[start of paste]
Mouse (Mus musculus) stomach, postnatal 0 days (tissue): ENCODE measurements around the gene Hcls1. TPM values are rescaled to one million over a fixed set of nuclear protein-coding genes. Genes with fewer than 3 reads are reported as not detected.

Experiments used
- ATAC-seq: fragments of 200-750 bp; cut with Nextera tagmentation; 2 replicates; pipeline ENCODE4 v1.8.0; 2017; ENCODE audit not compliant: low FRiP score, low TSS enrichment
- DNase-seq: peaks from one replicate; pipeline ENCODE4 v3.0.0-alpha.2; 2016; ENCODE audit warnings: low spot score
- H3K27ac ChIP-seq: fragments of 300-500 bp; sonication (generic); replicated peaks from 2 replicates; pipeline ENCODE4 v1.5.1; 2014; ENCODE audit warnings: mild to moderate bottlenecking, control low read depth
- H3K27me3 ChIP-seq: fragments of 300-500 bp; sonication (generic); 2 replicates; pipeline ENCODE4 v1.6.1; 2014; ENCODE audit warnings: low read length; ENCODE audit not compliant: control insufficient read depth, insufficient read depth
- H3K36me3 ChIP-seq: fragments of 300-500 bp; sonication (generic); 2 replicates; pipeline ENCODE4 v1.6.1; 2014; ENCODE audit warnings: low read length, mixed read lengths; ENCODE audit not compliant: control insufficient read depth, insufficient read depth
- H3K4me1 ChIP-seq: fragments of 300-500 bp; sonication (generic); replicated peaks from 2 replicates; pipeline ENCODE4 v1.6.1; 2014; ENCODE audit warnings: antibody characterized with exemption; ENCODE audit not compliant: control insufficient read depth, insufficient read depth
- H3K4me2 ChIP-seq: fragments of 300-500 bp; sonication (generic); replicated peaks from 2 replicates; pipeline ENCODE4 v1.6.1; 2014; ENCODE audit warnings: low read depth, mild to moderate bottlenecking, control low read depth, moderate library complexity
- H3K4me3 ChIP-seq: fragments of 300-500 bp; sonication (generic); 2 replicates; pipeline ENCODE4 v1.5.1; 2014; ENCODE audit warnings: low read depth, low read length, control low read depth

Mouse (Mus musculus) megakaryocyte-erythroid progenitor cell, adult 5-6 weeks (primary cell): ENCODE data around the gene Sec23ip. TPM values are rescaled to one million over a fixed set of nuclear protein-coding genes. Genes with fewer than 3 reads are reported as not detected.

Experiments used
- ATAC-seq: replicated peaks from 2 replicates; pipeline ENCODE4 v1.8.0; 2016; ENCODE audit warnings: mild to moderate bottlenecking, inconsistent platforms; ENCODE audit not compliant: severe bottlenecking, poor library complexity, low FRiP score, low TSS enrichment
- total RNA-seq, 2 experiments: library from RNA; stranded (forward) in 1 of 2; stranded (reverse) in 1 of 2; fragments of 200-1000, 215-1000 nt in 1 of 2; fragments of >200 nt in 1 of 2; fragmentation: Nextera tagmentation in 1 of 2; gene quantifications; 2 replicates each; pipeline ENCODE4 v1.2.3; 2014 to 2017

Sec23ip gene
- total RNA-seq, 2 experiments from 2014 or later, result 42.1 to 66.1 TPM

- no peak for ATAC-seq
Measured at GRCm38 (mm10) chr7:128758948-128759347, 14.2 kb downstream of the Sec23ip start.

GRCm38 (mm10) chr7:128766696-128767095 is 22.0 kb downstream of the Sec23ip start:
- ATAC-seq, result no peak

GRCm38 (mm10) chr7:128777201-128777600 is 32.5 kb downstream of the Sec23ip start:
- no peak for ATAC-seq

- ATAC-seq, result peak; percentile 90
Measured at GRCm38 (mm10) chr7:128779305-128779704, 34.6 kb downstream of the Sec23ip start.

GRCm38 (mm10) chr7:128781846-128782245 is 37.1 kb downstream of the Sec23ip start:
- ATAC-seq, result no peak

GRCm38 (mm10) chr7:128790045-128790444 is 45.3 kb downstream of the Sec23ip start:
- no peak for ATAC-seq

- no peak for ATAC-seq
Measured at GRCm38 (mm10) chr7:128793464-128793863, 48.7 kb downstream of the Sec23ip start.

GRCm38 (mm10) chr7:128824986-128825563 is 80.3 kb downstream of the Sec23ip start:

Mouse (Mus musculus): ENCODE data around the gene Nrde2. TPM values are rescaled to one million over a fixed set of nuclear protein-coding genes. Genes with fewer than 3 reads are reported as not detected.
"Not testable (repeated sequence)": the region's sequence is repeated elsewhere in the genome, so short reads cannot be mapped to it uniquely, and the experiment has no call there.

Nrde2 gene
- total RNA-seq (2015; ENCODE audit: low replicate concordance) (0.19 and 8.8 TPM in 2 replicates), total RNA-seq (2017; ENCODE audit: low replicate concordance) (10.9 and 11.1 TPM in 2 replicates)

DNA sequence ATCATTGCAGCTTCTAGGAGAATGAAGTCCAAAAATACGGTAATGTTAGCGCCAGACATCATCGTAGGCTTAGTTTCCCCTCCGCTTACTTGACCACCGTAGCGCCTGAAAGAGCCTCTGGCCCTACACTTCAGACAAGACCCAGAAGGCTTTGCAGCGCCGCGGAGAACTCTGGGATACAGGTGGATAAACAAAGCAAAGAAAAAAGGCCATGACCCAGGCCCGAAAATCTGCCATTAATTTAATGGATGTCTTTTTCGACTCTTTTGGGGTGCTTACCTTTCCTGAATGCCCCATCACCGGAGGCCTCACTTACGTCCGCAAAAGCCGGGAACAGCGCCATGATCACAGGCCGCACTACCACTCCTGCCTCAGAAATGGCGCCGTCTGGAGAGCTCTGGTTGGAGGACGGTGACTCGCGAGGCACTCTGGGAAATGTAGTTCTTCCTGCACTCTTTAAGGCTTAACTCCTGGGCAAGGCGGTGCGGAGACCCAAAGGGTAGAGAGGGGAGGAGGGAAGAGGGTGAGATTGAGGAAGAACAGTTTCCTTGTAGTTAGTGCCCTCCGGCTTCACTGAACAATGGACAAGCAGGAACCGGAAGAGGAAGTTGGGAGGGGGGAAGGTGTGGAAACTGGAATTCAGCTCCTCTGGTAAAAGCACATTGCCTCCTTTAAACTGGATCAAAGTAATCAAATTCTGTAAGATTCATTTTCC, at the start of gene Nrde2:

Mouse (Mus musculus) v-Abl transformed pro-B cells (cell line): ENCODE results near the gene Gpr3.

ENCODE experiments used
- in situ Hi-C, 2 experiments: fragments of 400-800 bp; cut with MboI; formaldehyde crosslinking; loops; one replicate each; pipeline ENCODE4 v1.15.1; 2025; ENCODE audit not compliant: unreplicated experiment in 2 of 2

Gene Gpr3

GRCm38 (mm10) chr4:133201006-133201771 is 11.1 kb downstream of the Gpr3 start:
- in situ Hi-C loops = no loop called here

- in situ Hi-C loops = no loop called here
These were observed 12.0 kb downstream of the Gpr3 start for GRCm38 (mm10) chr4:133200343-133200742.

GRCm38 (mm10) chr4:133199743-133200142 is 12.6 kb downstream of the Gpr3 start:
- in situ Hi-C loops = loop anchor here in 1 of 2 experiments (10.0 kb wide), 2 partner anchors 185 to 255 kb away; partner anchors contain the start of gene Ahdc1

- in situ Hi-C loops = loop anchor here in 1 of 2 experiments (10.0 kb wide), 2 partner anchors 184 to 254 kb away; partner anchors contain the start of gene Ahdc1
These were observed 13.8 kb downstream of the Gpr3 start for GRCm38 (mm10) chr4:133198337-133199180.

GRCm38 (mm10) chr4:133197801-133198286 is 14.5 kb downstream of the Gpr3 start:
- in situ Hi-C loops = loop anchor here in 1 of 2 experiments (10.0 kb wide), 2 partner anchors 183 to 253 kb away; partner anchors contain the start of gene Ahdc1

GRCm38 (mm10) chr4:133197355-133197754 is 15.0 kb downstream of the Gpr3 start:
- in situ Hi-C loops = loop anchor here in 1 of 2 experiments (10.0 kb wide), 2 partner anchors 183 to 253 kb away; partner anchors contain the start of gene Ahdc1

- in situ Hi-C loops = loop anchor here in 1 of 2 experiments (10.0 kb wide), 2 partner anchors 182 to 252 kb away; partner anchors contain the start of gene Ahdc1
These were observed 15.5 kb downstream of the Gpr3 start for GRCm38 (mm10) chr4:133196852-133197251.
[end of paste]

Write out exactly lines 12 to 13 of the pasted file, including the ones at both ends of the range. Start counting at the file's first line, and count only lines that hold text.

Experiments used
- ATAC-seq: replicated peaks from 2 replicates; pipeline ENCODE4 v1.8.0; 2016; ENCODE audit warnings: mild to moderate bottlenecking, inconsistent platforms; ENCODE audit not compliant: severe bottlenecking, poor library complexity, low FRiP score, low TSS enrichment